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October 23, 2006, 08:38 AM
The TC Omega is a great gun and very accurate. It might be a good idea to take a friend along that has some ML shooting experience to assist you on you first trip out. Every ML shoots different. Make sure you put the powder down the barrel before you put a bullet down…
I use Pyrodex smokeless powder in my Omega along with Powerbelt 245 Grain bullets. Start with small charges (60 to 70 grains) and work your way up. I use 130 grains of powder (as that combination holds the tightest groups at 100 yards in my gun), but it may not work for you. You need to try as many combinations of bullets/powder charges as you can and find the right combination for your gun. Good luck.
October 27, 2006, 07:35 PM
BigV's got it... a245 PBelt , only I use 100gr. 777. ( I'm a recoil wuss )
October 29, 2006, 07:58 PM
I've owned a.50 cal. synthetic stock T/C Omega for about 2 years now. It's an excellent inline muzzle loader.
Since you are new to the game the best advice I can give you is read the owners manual from cover to cover. Until you can explain it to someone else. It's covers just about everything you could want. And it will, if followed keep you and those around you safe.
Each gun is a law unto itself so try as many loads as possible. Another very important point. Clean between each shot, otherwise you will never know the true accuracy of your setup. In the field you can get away with not cleaning before the first reload.
Omega bores run a little tight but the sabot on the Barnes bullet takes that into account. So loading isn't difficult, especially if you use the short starter and then seat the bullet using the ramrod.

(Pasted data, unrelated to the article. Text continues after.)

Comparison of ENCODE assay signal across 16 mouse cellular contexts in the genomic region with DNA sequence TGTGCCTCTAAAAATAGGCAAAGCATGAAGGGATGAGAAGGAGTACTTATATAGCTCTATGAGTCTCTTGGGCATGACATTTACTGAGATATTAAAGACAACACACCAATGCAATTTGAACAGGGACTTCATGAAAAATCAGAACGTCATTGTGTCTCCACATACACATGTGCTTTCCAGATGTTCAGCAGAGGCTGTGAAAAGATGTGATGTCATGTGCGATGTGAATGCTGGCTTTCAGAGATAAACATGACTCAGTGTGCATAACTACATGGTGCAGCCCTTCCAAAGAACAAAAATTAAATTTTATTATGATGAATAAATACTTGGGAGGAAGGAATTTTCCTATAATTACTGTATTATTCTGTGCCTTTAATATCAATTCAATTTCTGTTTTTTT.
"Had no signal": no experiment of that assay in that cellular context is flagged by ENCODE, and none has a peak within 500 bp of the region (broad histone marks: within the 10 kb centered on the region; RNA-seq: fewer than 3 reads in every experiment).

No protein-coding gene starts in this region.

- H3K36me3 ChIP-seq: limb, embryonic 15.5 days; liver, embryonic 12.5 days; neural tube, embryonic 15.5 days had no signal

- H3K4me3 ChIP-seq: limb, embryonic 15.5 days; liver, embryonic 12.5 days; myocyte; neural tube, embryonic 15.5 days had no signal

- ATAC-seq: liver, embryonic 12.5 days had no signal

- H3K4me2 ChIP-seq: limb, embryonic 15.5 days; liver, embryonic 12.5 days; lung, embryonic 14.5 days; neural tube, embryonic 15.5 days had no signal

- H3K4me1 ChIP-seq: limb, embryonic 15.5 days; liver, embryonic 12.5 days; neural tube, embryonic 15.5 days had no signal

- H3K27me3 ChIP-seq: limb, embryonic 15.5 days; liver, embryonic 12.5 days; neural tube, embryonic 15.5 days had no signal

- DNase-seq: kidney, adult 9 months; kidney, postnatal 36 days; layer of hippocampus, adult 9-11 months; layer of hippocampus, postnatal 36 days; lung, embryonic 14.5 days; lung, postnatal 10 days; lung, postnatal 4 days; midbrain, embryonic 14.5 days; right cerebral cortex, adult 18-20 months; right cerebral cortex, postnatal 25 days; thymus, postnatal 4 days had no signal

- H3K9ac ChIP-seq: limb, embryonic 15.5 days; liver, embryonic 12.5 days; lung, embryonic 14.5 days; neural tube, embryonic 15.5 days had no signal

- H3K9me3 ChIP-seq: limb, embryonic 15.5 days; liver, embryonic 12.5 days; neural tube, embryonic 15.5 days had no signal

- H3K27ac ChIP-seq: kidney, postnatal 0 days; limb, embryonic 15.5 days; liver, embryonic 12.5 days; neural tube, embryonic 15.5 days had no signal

When you find your load mark your ramrod at the point at which the load is fully seated. Your loading procedures will then be consistent accurate and safe.
Make sure you coat the threads of both the breech plug and the breach area with anti-seizure lubricant to prevent an unremovable breech plug.
My load is a Barnes 250 grain TMZ, over 3 pellets of 777 and the Triple seven primer. It kicks there is no getting around that which is why I added a Sims Vibration Labs recoil pad. It reduces recoil considerably, but also increases the LOP length of pull. A skeet clay is not safe at 200 yards with practice.
While a three pellet load over matches the deer we have around here. We have some pretty big hogs.
As someone else said pick a knowledgeable shooter who can guide you. Develop your technique and stick with it and have fun.
October 29, 2006, 10:53 PM
I pretty much know the basics. But I don't know how it feels to seat a bullet fully and stuff like that. A friend said, push it until it stops. I will be reading the manual as well and I have a video from TC that I need to watch. Shooting BP is not cheap with sabots. Not planning on using it to hunt this year. Season starts this coming weekend.
I appreciate the comments. What is the best stuff to clean around the breech plug and so forth? What is this lubricant for the threads you are talking about? Is seasoning important?
October 30, 2006, 02:16 AM
It's called breech plug grease and has various brand names depending on the gun manufacturer. I think that TC's is called Gorilla Grease, and they often come packed in a small tube or tin. You can also coat the threads with Wonderlube or auto anti-sieze lubes, but they might not always be as compatible with shooting BP.